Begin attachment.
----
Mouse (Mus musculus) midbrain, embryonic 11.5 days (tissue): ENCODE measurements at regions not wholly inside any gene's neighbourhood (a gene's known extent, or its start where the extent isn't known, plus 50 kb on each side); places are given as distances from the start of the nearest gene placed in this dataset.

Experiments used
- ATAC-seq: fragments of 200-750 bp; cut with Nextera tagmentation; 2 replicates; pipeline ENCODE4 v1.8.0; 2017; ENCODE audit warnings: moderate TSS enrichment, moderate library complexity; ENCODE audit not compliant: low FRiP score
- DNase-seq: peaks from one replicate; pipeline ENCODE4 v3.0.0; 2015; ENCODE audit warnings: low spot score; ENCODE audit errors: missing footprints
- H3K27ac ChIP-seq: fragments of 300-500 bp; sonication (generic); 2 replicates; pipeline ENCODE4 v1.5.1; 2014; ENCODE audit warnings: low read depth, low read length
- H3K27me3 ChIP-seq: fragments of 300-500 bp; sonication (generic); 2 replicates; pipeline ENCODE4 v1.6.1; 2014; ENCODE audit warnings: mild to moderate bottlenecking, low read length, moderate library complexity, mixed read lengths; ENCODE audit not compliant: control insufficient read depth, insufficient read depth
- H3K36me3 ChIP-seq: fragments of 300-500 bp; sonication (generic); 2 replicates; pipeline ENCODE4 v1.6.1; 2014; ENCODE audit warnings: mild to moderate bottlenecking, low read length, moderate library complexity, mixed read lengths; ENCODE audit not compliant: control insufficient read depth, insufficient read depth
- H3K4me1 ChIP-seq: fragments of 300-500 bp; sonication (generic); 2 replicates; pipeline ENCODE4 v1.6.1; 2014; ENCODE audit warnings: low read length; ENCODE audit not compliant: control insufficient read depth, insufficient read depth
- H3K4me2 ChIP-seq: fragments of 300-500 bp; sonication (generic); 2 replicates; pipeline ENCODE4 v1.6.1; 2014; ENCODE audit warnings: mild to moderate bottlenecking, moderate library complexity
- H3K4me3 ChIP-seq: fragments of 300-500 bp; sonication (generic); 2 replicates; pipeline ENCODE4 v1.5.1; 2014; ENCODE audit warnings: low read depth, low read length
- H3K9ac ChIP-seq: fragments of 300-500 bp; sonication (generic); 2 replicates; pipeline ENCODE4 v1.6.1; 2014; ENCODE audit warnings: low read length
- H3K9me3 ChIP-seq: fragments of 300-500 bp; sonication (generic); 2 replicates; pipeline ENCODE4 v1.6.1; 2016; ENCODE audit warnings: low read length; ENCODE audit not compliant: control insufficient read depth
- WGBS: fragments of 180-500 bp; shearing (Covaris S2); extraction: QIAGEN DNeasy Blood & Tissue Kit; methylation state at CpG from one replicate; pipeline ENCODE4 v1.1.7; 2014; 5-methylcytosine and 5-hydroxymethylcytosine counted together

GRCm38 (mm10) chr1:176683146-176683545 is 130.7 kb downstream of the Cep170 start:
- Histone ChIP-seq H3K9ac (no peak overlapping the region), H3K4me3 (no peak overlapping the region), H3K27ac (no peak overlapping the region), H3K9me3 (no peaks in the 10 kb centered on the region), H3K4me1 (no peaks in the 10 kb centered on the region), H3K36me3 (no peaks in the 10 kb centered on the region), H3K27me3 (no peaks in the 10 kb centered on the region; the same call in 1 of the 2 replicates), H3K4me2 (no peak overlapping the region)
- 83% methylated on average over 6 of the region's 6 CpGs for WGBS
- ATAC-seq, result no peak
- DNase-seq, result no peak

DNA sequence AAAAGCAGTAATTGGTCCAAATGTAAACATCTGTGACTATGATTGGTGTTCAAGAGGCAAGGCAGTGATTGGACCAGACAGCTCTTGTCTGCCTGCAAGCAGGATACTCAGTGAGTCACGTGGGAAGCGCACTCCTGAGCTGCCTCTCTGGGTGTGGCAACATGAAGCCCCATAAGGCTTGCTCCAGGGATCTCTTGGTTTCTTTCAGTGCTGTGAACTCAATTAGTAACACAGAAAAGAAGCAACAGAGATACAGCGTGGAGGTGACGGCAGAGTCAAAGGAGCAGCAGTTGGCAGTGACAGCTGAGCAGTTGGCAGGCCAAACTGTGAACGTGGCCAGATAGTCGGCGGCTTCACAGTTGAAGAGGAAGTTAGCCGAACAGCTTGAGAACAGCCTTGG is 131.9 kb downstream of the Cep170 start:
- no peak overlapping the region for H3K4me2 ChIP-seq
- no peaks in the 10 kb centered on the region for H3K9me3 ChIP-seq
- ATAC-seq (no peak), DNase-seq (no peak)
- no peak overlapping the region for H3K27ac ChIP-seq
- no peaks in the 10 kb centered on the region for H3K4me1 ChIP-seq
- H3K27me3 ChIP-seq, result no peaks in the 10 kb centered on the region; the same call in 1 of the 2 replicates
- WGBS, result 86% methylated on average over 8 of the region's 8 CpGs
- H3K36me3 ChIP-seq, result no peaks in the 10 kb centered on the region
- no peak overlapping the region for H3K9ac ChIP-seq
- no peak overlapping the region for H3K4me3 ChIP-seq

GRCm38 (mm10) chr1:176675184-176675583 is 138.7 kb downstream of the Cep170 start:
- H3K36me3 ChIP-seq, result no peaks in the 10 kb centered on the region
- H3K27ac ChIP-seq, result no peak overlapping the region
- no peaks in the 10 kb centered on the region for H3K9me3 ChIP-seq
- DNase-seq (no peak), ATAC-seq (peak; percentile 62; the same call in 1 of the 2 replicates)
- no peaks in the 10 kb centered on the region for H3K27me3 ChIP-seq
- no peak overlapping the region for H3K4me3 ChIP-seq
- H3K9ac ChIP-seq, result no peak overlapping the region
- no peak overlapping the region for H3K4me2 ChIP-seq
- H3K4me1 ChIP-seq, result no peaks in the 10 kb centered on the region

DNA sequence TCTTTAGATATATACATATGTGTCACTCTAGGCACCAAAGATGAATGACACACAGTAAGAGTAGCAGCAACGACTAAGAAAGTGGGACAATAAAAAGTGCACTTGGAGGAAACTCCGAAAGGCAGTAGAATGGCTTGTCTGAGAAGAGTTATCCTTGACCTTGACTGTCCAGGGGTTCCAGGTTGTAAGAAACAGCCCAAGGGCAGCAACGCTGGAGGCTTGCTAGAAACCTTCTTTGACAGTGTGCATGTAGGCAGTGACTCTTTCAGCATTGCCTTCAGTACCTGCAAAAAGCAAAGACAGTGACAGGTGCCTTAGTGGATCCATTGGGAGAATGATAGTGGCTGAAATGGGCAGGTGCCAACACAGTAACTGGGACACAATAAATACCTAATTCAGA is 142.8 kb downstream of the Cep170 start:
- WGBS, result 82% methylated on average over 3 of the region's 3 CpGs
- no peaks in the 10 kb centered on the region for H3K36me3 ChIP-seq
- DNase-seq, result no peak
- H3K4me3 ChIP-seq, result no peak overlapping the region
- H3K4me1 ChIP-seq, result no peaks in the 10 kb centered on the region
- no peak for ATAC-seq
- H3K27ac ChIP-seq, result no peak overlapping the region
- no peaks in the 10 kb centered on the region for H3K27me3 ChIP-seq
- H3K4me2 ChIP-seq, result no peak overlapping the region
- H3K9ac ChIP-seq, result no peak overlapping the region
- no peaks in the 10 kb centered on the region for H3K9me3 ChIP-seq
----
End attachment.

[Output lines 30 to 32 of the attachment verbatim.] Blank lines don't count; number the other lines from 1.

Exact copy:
GRCm38 (mm10) chr1:176675184-176675583 is 138.7 kb downstream of the Cep170 start:
- H3K36me3 ChIP-seq, result no peaks in the 10 kb centered on the region
- H3K27ac ChIP-seq, result no peak overlapping the region